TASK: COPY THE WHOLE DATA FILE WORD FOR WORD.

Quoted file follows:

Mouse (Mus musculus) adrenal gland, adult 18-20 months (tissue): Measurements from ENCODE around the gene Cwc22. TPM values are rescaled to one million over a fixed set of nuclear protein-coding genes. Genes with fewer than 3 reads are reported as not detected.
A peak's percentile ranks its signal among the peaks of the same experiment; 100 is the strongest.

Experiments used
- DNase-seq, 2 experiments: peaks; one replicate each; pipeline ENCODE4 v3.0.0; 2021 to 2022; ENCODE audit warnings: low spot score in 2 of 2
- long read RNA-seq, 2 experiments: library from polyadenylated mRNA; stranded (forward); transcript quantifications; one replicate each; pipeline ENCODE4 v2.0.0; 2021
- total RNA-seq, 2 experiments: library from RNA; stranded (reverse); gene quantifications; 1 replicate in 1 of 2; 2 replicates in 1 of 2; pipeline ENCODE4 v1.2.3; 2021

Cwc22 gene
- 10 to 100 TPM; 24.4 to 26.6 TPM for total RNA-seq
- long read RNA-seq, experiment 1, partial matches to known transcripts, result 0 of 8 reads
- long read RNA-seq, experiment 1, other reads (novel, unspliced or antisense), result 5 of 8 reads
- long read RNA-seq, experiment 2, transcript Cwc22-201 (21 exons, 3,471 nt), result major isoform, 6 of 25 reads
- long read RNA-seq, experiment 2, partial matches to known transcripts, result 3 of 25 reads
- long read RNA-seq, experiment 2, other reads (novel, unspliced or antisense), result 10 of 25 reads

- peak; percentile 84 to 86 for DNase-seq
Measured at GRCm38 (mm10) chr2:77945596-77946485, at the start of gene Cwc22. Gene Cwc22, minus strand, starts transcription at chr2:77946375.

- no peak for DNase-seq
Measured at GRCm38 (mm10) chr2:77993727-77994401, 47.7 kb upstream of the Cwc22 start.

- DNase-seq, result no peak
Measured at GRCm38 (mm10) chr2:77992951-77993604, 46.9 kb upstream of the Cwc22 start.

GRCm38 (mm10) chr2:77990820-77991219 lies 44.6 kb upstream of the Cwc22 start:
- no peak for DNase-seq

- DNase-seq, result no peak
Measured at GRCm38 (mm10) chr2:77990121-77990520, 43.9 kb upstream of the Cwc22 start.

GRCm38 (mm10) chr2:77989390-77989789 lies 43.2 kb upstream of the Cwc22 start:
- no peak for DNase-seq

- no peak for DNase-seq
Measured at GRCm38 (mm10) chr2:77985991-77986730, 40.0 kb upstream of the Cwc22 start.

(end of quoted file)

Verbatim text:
Mouse (Mus musculus) adrenal gland, adult 18-20 months (tissue): Measurements from ENCODE around the gene Cwc22. TPM values are rescaled to one million over a fixed set of nuclear protein-coding genes. Genes with fewer than 3 reads are reported as not detected.
A peak's percentile ranks its signal among the peaks of the same experiment; 100 is the strongest.

Experiments used
- DNase-seq, 2 experiments: peaks; one replicate each; pipeline ENCODE4 v3.0.0; 2021 to 2022; ENCODE audit warnings: low spot score in 2 of 2
- long read RNA-seq, 2 experiments: library from polyadenylated mRNA; stranded (forward); transcript quantifications; one replicate each; pipeline ENCODE4 v2.0.0; 2021
- total RNA-seq, 2 experiments: library from RNA; stranded (reverse); gene quantifications; 1 replicate in 1 of 2; 2 replicates in 1 of 2; pipeline ENCODE4 v1.2.3; 2021

Cwc22 gene
- 10 to 100 TPM; 24.4 to 26.6 TPM for total RNA-seq
- long read RNA-seq, experiment 1, partial matches to known transcripts, result 0 of 8 reads
- long read RNA-seq, experiment 1, other reads (novel, unspliced or antisense), result 5 of 8 reads
- long read RNA-seq, experiment 2, transcript Cwc22-201 (21 exons, 3,471 nt), result major isoform, 6 of 25 reads
- long read RNA-seq, experiment 2, partial matches to known transcripts, result 3 of 25 reads
- long read RNA-seq, experiment 2, other reads (novel, unspliced or antisense), result 10 of 25 reads

- peak; percentile 84 to 86 for DNase-seq
Measured at GRCm38 (mm10) chr2:77945596-77946485, at the start of gene Cwc22. Gene Cwc22, minus strand, starts transcription at chr2:77946375.

- no peak for DNase-seq
Measured at GRCm38 (mm10) chr2:77993727-77994401, 47.7 kb upstream of the Cwc22 start.

- DNase-seq, result no peak
Measured at GRCm38 (mm10) chr2:77992951-77993604, 46.9 kb upstream of the Cwc22 start.

GRCm38 (mm10) chr2:77990820-77991219 lies 44.6 kb upstream of the Cwc22 start:
- no peak for DNase-seq

- DNase-seq, result no peak
Measured at GRCm38 (mm10) chr2:77990121-77990520, 43.9 kb upstream of the Cwc22 start.

GRCm38 (mm10) chr2:77989390-77989789 lies 43.2 kb upstream of the Cwc22 start:
- no peak for DNase-seq

- no peak for DNase-seq
Measured at GRCm38 (mm10) chr2:77985991-77986730, 40.0 kb upstream of the Cwc22 start.